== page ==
In the past two weeks, the majority of large and small banks have now reported earnings sharply higher than most analysts had expected.
The surprises had experts questioning how banks could have cooked the books to pump up earnings. Many pointed to 'mark to market' valuation rule changes. Others observed increases in allocations to cover bad debts.
But on Friday, one bank demonstrated an ability to overcome all objections to positive earnings. Not only did Wilmington Trust Corporation (WL) handily beat all earnings estimates, but it sharply reduced the amount of money set aside to cover bad loans, and in Q1 2009 wrote off many fewer loans as unpaid.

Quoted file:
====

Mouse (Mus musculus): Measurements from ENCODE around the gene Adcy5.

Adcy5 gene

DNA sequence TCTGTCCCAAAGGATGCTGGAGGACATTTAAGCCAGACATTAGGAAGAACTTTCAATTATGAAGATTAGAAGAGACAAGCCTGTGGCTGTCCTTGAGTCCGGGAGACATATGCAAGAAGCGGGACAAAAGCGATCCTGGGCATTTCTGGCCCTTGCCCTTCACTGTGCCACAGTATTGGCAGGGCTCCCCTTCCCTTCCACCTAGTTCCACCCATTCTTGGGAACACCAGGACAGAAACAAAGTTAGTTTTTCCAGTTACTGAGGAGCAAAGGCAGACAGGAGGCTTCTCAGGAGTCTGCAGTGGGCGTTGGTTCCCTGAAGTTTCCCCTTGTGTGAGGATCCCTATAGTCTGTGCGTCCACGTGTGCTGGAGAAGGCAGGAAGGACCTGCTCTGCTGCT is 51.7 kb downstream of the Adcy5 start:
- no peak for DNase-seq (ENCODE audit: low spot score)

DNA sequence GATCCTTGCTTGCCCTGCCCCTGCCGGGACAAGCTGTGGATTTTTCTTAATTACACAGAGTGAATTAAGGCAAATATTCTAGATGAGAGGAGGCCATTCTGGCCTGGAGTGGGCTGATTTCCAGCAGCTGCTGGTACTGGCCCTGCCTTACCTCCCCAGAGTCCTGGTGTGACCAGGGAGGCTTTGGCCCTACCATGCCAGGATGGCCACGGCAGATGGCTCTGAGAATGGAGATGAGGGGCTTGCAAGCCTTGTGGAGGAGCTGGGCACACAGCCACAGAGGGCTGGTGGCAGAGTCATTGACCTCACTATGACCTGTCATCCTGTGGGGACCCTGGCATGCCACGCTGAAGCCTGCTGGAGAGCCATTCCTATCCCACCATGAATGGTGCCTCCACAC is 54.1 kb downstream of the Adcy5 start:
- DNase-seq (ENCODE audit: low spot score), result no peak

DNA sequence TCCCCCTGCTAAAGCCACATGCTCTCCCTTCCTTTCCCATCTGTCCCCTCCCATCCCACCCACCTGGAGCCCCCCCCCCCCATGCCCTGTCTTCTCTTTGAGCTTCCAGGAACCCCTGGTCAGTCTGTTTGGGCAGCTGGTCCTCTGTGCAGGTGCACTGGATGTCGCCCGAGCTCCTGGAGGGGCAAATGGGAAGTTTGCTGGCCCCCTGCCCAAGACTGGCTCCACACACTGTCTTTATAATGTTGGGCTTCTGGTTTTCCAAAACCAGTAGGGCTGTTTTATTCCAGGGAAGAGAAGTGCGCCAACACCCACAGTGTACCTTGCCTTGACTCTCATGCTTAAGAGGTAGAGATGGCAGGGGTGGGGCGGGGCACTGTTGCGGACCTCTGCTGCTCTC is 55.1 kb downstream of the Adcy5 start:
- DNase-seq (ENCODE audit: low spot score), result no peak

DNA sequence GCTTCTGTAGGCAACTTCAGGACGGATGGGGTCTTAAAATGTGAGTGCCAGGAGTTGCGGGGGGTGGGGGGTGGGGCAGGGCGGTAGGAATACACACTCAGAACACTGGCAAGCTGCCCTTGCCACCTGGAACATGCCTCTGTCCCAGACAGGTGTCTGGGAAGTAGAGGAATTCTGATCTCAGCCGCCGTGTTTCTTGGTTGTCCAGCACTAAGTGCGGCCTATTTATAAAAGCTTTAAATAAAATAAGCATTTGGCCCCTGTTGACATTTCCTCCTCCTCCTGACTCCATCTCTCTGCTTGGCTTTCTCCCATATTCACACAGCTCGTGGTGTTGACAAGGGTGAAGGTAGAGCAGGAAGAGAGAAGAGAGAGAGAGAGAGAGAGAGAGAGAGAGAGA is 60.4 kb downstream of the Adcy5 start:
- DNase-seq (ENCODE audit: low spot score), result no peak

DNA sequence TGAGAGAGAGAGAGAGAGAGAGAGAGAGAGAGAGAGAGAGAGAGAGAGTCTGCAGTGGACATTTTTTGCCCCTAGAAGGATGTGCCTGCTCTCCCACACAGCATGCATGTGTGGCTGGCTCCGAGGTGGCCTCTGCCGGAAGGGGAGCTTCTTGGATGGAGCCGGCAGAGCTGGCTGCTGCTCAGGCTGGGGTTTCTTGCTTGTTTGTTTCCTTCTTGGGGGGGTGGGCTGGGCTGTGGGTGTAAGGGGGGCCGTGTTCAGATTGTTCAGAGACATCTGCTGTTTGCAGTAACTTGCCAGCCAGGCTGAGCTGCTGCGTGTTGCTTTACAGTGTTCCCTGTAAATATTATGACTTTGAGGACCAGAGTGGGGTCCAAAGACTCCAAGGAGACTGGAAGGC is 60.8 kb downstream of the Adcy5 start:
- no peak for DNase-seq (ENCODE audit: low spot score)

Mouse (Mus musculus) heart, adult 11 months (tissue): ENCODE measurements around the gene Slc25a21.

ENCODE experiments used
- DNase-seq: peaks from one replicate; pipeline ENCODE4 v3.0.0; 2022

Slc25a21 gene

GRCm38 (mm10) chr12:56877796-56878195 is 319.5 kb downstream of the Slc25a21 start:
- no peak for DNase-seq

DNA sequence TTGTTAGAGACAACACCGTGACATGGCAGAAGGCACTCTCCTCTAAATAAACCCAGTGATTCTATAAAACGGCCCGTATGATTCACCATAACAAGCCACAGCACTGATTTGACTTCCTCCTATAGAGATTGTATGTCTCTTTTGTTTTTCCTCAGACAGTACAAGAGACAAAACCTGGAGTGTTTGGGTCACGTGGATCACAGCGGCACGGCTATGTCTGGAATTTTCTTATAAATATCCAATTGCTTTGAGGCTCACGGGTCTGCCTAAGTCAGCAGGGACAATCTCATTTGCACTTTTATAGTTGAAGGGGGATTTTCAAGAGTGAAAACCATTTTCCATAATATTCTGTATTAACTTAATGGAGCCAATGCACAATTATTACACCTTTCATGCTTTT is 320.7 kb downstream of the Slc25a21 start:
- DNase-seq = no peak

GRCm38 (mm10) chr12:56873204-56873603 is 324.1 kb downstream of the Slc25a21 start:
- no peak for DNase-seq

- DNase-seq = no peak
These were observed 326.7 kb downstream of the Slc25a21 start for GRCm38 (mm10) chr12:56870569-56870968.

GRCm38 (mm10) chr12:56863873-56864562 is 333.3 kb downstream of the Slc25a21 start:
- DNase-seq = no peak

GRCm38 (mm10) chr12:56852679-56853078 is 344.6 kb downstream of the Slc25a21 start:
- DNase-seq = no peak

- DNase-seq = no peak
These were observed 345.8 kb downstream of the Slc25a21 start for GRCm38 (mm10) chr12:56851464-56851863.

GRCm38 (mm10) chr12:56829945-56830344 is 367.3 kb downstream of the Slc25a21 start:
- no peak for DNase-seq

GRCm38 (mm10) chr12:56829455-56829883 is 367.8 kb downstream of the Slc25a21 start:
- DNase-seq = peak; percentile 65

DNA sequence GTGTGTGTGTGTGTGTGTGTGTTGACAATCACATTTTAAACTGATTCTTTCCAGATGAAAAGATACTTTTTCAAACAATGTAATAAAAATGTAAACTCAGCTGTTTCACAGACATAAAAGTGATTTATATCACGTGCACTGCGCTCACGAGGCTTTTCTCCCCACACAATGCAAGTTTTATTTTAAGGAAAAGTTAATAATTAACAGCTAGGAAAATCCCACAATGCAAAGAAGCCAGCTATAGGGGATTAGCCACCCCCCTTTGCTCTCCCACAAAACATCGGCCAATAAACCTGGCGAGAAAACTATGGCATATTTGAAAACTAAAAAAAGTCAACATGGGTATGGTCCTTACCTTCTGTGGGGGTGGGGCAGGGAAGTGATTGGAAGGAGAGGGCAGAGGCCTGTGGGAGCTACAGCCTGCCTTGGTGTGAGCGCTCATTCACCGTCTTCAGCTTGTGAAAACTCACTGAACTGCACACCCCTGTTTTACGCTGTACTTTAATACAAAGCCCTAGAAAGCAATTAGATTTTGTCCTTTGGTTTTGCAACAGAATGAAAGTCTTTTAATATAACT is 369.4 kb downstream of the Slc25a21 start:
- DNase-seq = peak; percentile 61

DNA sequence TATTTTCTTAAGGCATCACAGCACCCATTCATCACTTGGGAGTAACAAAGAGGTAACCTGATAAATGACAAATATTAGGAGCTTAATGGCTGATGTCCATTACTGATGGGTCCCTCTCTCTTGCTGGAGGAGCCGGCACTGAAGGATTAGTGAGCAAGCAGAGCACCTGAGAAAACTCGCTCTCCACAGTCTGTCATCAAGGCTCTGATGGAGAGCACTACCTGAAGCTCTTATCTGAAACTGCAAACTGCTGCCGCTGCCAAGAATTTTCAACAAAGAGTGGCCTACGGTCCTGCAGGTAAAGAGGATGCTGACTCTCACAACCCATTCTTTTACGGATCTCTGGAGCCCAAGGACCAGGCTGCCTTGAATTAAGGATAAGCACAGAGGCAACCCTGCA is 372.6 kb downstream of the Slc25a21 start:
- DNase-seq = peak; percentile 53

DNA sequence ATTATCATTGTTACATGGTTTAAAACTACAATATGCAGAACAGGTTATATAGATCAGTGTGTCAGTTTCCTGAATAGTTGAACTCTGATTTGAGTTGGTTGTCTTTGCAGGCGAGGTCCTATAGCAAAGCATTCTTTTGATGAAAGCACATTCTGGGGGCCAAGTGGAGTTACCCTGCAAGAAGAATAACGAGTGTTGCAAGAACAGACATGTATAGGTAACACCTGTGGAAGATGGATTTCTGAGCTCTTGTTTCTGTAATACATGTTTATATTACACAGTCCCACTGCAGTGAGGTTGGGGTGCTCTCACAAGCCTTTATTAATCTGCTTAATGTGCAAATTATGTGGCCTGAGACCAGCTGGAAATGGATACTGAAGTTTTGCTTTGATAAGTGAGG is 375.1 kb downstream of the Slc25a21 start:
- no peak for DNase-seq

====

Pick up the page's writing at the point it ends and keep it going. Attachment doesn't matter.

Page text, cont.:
Not only that, the latest quarter's results were further boosted by a net gain of $7.6 million in Wilmington Trust's investment portfolio. Not counting that gain and write-downs, Wilmington Trust's first-quarter profit was $17.4 million, or 19 cents per common share.
Including the write downs and one-time gain the bank was able to pay up handsome preferred dividends in addition to posting profit. Wilmington Trust's stock surged 32% on Friday.